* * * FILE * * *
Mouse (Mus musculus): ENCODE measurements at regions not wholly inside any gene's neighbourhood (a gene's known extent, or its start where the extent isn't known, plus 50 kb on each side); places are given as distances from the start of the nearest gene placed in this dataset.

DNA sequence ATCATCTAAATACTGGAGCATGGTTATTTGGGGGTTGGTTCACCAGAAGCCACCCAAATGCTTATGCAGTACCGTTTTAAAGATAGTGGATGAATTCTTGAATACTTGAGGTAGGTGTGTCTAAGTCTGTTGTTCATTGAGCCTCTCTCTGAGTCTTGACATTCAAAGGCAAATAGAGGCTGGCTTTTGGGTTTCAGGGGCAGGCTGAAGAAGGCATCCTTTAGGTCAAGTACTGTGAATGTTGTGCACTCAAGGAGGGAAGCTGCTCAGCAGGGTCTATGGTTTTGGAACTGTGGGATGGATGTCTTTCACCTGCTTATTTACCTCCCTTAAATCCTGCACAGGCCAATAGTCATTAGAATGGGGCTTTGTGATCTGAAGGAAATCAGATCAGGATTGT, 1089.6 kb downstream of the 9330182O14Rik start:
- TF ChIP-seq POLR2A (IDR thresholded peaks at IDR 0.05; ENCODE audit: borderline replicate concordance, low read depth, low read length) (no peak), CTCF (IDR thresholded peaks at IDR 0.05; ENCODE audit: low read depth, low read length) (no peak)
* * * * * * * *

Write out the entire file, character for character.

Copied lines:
Mouse (Mus musculus): ENCODE measurements at regions not wholly inside any gene's neighbourhood (a gene's known extent, or its start where the extent isn't known, plus 50 kb on each side); places are given as distances from the start of the nearest gene placed in this dataset.

DNA sequence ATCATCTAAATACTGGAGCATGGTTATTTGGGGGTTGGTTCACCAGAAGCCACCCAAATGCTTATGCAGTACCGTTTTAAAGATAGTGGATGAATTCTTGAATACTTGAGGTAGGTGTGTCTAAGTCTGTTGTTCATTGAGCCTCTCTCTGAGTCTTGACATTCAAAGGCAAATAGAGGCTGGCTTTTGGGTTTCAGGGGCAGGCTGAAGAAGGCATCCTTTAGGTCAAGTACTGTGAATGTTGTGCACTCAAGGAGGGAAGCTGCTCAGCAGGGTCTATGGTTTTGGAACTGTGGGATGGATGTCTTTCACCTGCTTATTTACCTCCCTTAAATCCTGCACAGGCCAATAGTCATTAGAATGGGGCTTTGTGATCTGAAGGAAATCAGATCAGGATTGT, 1089.6 kb downstream of the 9330182O14Rik start:
- TF ChIP-seq POLR2A (IDR thresholded peaks at IDR 0.05; ENCODE audit: borderline replicate concordance, low read depth, low read length) (no peak), CTCF (IDR thresholded peaks at IDR 0.05; ENCODE audit: low read depth, low read length) (no peak)